The cause

How to establish a coherent conformity of world history using national records and interpretations must sometimes be a very difficult and challenging task, certainly regarding the Israelis and the Palestinians.
Yet there seems little historical doubt that following the Bar Kokhba rebellion (2nd century AD) the Romans renamed "Provincia Judea" (derived from "Judah") to "Syria Palaestina". Thus the Romans, and not only the Prophet, set a precedent of portentous consequences.

The Palestinians have many supporters in different parts of the world, including Europe, but one sometimes wonders what they are essentially supporting. What is the Palestinian cause? No one seems able or willing to give a precise answer, and this despite the fact that these supporters are fully informed of all the latest details of how badly the Palestinians are being treated by their prepotent neighbours.

When one refers back to the UN agreements of 1947, it seems that the Palestinians had relatively little say in determining their own future, for the Arab League and their Higher Committee assumed the weighty responsibility of deciding for them.

At such a time following the second world war, the world rightly felt that the intolerable injustice to the Jewish people should be properly dealt with once and for all. Since the radical consequences of the Bar Kokhba rebellion, one might reason that the world took its time in advocating that justice should prevail, but such is history.

However one considers the UN agreements of 1947 regarding the Partition Plan and the proposed international administration of Jerusalem, the Palestinians would certainly have benefited more, had those who assumed to represent them, agreed rather than categorically refuse, to ratify the terms of those agreements.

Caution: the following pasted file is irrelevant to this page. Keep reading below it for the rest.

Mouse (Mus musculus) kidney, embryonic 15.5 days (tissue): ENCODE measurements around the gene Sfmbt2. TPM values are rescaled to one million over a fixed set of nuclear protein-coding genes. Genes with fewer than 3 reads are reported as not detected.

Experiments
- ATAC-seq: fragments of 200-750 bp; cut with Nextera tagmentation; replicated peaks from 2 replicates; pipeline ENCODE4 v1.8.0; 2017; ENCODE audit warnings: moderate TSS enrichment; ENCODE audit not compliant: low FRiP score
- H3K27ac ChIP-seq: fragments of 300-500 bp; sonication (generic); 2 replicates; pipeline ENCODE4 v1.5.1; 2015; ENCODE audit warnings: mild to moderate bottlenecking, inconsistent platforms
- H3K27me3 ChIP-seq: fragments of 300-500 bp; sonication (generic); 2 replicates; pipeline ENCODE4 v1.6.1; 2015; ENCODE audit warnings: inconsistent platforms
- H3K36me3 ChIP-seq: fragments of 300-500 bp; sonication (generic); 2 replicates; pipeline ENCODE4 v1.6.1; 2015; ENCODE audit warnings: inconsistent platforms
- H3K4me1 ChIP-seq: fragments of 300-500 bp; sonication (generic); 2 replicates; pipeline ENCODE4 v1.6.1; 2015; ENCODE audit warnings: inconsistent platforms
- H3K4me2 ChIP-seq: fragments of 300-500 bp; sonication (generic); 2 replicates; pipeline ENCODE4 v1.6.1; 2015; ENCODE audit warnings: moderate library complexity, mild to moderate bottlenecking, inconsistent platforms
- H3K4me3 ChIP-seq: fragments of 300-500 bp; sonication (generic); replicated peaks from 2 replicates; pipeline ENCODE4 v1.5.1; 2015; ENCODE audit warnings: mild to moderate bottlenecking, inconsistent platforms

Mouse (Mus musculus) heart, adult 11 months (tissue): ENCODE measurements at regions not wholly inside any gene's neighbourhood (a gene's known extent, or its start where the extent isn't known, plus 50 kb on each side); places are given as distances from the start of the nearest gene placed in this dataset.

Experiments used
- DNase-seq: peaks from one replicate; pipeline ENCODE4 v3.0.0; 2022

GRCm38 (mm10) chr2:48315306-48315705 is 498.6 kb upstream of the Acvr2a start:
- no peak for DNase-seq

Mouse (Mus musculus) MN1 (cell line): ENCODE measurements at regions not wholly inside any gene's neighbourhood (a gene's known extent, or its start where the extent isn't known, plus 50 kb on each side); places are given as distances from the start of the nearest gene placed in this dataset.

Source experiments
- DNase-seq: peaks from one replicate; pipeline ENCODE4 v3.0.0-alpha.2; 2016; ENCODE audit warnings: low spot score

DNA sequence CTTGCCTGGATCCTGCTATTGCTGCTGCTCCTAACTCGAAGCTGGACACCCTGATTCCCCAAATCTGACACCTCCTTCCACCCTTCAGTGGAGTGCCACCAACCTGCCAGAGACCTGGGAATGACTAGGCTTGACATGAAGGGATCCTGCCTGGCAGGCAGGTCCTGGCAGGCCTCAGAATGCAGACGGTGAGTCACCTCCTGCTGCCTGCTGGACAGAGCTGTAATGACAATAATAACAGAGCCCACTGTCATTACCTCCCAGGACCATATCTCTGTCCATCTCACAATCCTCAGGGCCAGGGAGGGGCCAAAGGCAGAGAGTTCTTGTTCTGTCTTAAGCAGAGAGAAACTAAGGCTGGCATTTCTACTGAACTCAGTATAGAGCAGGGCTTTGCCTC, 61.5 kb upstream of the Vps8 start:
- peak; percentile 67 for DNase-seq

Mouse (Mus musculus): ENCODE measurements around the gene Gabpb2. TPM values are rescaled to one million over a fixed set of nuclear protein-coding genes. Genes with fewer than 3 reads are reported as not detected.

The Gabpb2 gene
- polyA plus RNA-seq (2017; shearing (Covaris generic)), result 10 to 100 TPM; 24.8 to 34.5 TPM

As nothing then was officially settled, it inevitably led to an ungodly and interminable 'free for all'.

The world must have been persuaded that the day after Israel had declared its independence in 1948, and was invaded by five Arabian countries with the militarily support of four others, the Jewish State would have no chance whatsoever. Yet not only it survived, it could probably have benefited far more from military gains of additional territories and spoils of war, but the Israelis were, and still are, only interested in Israel, and being allowed to live in peace.

But to return to the Palestinian cause. Considering how many 'peace negotiations' have taken place during the past half century between the Israelis and Palestinians, the cause, certainly of the 'moderate' Palestinians, seems so obscure as to be non-existent.

In contrast, the cause of the 'immoderate' Palestinians is extremely clear. So much so that again one wonders if it really is the Palestinian cause? How many Palestinian families, who, for example, have been caring for their olive groves for generations, would really approve of the total destruction of Israel and the complete Islamisation of the Holy Land? Wouldn't they prefer to be left in peace as well? Yet this seems to be the only apparent Palestinian cause.